Thomas Friedman rips into the President’s Iraqi reconstruction plan – but unlike the Democrats he puts some real alternative policies unto the table. In general I don’t think the situation is quite as dire as Friedman describes it, but I still think his points are worthy of consideration.
He starts off by first stating that allowing Turkish troops into Iraq was a mistake. Indeed having the Turks and the Kurds in close quarters is a recipe for disaster – however Friedman presents that argument that the Turks aren’t like by the Sunnis and Shi’ites either.
Instead, Friedman argues that disbanding the Iraqi Army was a major mistake. By doing so the coalition essentially threw out the baby with the Ba’athists. The Army was never loyal to Saddam except at gunpoint, and there was no need to start from scratch. On this point, Friedman may well be right. Veterans of the Army should not be considered off-limits to rejoin – and going through all the trouble to create a new Army when the old would have still sufficed may have been a burden we could have avoided. A general call-up of the old Iraqi Army would reduce the burden on our troops and allow the Iraqis to be more effective in helping their own security situation. This may be a policy that the Bush Administration should seriously consider.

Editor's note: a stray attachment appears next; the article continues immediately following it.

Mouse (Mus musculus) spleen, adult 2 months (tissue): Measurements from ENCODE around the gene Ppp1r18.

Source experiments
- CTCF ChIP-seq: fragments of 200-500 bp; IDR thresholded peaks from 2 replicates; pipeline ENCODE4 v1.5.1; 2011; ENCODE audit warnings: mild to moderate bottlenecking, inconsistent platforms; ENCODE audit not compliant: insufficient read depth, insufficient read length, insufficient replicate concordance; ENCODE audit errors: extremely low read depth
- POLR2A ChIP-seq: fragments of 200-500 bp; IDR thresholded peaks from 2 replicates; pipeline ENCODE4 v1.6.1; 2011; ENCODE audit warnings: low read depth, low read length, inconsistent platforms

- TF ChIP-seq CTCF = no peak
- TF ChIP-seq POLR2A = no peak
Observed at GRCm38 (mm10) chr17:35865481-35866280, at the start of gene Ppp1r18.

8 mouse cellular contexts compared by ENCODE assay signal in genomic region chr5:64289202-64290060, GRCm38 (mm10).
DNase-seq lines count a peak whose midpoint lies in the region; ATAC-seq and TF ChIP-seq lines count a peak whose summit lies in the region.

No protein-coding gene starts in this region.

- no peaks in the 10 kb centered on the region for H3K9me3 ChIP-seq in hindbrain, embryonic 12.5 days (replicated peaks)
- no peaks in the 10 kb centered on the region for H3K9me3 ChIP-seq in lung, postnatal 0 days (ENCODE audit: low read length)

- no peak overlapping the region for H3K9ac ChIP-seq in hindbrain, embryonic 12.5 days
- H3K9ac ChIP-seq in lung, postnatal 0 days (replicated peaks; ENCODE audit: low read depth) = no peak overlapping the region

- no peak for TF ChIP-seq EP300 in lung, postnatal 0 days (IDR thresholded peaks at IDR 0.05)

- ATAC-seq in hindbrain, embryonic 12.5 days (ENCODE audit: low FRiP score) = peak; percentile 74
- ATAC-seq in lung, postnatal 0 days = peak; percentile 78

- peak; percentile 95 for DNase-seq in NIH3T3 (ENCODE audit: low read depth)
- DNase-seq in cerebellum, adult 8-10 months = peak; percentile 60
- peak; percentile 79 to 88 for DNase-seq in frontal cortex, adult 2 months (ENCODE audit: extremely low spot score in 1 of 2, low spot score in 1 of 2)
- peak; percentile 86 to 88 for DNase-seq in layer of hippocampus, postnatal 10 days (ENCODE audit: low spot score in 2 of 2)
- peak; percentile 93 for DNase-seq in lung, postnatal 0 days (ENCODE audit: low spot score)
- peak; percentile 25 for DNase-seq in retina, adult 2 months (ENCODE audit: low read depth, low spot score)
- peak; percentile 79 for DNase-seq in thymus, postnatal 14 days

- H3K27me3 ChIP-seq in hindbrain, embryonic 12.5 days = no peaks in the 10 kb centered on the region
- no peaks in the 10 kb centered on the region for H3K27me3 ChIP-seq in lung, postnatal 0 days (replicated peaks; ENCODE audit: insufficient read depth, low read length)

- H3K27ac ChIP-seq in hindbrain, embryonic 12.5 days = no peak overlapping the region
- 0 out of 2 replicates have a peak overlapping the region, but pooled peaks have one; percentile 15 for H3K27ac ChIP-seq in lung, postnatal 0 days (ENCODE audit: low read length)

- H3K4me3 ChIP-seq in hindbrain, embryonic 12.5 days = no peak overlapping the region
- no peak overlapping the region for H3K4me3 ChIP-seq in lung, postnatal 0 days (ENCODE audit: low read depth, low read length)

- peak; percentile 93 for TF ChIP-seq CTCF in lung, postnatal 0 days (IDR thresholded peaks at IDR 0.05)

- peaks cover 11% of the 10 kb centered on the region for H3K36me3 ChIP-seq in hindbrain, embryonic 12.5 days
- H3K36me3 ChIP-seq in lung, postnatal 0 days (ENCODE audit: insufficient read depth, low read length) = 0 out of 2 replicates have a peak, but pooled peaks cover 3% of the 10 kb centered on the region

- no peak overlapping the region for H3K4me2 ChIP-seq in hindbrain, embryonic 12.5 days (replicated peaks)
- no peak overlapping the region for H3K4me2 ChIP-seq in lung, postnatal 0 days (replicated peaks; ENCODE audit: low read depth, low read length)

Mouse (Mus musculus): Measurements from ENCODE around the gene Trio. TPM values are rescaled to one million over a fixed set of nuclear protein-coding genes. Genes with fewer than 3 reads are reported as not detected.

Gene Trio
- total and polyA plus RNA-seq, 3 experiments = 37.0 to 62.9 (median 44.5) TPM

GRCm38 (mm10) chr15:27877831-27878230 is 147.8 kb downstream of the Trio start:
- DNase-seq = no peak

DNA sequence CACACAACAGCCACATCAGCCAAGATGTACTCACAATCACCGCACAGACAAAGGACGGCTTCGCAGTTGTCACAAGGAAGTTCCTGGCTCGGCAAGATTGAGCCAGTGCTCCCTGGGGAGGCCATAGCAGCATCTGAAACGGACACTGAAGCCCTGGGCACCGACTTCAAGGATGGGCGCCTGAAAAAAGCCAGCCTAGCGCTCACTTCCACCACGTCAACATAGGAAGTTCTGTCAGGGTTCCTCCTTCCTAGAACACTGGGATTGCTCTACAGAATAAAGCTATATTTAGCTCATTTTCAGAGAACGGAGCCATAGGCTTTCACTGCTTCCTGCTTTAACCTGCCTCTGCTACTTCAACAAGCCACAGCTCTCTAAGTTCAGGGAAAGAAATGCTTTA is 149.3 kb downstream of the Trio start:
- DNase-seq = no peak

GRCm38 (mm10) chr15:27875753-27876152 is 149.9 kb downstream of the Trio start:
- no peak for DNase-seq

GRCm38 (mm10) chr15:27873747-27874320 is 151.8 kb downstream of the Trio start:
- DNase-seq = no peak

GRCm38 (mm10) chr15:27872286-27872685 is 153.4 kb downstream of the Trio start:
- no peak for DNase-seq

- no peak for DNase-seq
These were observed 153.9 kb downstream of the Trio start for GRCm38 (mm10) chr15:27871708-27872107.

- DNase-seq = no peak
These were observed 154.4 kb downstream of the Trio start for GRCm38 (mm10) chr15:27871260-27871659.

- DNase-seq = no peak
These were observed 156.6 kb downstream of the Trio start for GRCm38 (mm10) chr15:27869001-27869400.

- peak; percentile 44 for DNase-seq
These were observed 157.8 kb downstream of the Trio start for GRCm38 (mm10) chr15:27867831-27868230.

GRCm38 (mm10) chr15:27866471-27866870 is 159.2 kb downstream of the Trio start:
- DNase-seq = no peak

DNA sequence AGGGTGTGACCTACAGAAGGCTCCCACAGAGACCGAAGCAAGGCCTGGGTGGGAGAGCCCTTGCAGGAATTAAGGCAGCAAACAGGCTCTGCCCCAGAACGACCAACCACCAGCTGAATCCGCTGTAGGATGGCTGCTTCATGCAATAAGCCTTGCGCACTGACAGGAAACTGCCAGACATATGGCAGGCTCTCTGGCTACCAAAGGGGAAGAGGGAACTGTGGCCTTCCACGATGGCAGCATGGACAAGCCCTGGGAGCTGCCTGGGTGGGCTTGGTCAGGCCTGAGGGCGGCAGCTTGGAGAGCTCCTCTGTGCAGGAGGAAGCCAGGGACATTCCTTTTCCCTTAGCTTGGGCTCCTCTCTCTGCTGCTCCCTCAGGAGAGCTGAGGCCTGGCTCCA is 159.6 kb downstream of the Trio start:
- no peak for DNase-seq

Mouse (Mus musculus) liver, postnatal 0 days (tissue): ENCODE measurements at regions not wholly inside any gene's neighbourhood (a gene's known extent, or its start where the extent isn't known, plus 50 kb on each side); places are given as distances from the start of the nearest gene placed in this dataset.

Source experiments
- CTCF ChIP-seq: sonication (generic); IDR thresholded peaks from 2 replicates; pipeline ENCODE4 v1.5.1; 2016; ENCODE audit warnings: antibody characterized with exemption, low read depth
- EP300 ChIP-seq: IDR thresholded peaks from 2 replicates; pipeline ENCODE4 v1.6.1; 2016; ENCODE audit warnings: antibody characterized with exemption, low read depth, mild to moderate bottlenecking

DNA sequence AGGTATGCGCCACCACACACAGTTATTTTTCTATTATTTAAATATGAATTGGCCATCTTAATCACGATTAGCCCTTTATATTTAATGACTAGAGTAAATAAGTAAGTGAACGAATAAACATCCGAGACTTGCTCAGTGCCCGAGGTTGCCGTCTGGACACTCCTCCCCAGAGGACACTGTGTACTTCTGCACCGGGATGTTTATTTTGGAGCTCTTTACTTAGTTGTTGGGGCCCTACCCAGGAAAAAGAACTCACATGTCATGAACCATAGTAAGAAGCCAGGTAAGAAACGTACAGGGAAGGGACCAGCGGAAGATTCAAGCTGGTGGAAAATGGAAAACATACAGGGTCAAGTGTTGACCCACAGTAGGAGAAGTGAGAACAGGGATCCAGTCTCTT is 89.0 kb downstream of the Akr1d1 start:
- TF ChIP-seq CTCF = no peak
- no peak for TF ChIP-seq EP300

Friedman argues that de-Ba’athification has gone too far and left Iraqi without a Sunni voice and without many of the more educated center who had no choice but to join the Ba’ath Party but had little loyalty to Hussein. Certainly it is fair to remove those who actively collaborated with the regime, but Friedman may be right in pointing out that by removing so many well-educated civil servants from power the coalition has weakened Iraqi society.
Friedman finishes with this note:
Bottom line: We still haven’t established a moderate political center in Iraq ready to openly embrace the progressive U.S. agenda for Iraq and openly defend it. That center is potentially there, but because, so far, we have failed to provide a secure enough environment, or a framework for Iraqis to have the national dialogue they need to build a better Iraq, it has not emerged. We need to fix this situation fast. Instead of applauding without thinking, Republicans should be telling that to the president.
Indeed, Friedman isn’t being a fearmonger here. He’s not resorting to the subtle racism that the Iraqi people can never accept democracy or freedom, but he’s suggesting that more can and should be done to assist Iraq in the difficult transition to democracy. His suggestions are worth examining in detail.